Plasminogen activator inhibitor type 2 (PAI-2) is present in normal human conjunctiva

M. Massaro-Giordano*, C. M. Marshall, R. M. Lavker, P. J. Jensen, B. C. Risse Marsh

*Corresponding author for this work

Research output: Contribution to journalArticle

2 Scopus citations

Abstract

The purpose was to characterize plasminogen activator inhibitor type 2 (PAI-2) expression in normal human conjunctiva in vivo and in vitro. PAI-2 antigen was assayed by immunostaining and immunoblotting of extracts from normal human conjunctival epithelial lysates and conditioned media (CM) of cultured human conjunctival keratinocytes. Immunostaining of normal human conjunctival epithelia revealed that PAI-2 was found consistently in the superficial keratinocytes and, in some biopsies, also in the lower keratinocyte layers. In all cases, PAI-2 was concentrated around the cell periphery. In extracts of conjunctival epithelia and cultured conjunctival keratinocytes, PAI-2 had an apparent molecular weight of 45 kDa, consistent with the non-glycosylated form. The majority of PAI-2, approximately 90%, was cell associated, however, a small percentage of PAI-2 was released into the CM in a linear manner with time. PAI-2 in the conditioned medium had a higher molecular weight, consistent with a glycosylated form. Conjunctival PAI-2 was active, as shown by its ability to complex with a target enzyme, urokinase plasminogen activator (uPA). Although PAI-2 was detectable both in monolayer (i.e., relatively undifferentiated) conjunctival keratinocyte cultures as well as in stratified (i.e., more differentiated) cultures, steady state levels of PAI-2 were greater in the latter. PAI-2 is constitutively expressed by normal human conjunctival epithelial cells. The expression of PAI-2 throughout all epithelial layers in some biopsies of conjunctiva in vivo contrasts with the previously established distribution of PAI-2 in corneal epithelia, where it is present exclusively in the most superficial (i.e. most highly differentiated) cells. The role of PAI-2 in either tissue is unclear. However, we speculate that its distinct distribution in conjunctival versus corneal epithelia underscores inherent differences between these tissues, and may reflect specific functions of this proteinase inhibitor in both conjunctival and corneal epithelial cells.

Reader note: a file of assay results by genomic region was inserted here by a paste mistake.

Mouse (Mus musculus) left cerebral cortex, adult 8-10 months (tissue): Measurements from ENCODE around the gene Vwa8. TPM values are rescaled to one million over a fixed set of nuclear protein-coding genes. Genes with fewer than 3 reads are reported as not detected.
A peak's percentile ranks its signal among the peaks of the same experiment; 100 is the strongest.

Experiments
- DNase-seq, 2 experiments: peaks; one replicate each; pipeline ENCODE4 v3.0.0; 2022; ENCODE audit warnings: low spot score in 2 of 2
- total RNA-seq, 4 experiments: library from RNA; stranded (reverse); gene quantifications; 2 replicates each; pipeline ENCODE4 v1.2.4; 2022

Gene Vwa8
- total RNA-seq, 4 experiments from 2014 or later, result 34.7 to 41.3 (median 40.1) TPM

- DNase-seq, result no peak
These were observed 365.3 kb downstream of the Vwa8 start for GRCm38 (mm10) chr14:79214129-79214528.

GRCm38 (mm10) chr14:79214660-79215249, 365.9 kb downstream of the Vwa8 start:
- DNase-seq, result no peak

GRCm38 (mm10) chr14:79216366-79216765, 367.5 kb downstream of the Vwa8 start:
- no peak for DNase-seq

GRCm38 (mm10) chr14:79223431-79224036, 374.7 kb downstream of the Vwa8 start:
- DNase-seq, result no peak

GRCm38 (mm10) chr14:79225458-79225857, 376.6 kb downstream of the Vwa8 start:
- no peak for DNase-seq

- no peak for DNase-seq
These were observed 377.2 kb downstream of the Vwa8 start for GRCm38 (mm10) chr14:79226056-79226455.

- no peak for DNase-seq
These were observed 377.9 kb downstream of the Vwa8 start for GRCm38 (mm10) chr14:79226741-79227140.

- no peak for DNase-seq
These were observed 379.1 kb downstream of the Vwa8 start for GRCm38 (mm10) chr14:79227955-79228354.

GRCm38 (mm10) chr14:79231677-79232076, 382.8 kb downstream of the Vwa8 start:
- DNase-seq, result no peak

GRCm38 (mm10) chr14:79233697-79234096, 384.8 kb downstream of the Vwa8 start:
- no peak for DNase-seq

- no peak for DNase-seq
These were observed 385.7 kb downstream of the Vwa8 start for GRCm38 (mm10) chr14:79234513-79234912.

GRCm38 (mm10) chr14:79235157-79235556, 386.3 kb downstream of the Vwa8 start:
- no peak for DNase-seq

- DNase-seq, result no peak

Original languageEnglish (US)
Pages (from-to)295-301
Number of pages7
JournalJournal of Cellular Physiology
Volume205
Issue number2
DOIs
StatePublished - Nov 1 2005

ASJC Scopus subject areas

  • Physiology
  • Clinical Biochemistry
  • Cell Biology

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